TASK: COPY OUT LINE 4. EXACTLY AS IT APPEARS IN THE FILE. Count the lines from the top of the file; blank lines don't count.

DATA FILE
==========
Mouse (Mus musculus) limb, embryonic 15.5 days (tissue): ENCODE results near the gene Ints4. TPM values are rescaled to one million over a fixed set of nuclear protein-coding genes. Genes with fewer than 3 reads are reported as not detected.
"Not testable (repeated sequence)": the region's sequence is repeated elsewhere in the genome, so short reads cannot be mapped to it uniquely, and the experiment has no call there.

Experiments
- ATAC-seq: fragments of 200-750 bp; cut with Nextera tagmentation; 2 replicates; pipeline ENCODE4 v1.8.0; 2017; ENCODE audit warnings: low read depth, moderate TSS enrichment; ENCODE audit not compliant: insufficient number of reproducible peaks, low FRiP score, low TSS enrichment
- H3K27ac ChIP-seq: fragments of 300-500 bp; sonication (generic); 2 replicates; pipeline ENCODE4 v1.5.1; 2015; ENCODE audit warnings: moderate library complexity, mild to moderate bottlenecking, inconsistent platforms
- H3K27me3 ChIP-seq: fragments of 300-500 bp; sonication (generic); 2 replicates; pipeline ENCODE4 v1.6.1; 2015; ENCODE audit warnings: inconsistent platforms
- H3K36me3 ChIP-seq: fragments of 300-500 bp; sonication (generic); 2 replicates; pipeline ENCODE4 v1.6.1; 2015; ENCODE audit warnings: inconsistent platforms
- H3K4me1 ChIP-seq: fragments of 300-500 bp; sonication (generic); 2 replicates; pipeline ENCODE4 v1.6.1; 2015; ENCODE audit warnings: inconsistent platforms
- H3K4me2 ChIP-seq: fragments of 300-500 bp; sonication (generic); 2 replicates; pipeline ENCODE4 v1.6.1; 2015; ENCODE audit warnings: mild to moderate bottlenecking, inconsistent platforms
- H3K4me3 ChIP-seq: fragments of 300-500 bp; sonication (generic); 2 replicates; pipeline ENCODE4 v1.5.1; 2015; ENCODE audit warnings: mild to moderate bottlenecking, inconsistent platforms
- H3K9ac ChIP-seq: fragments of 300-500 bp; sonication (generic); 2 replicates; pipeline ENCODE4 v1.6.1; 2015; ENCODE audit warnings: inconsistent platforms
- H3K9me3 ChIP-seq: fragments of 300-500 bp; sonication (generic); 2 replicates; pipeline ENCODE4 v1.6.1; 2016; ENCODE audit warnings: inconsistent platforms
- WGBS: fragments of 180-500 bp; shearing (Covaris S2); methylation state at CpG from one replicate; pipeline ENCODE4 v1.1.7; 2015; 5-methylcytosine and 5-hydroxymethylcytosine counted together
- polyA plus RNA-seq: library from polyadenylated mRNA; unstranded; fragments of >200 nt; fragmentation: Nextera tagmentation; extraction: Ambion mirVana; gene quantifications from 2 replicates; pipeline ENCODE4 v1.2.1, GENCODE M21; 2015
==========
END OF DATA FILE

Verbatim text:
- ATAC-seq: fragments of 200-750 bp; cut with Nextera tagmentation; 2 replicates; pipeline ENCODE4 v1.8.0; 2017; ENCODE audit warnings: low read depth, moderate TSS enrichment; ENCODE audit not compliant: insufficient number of reproducible peaks, low FRiP score, low TSS enrichment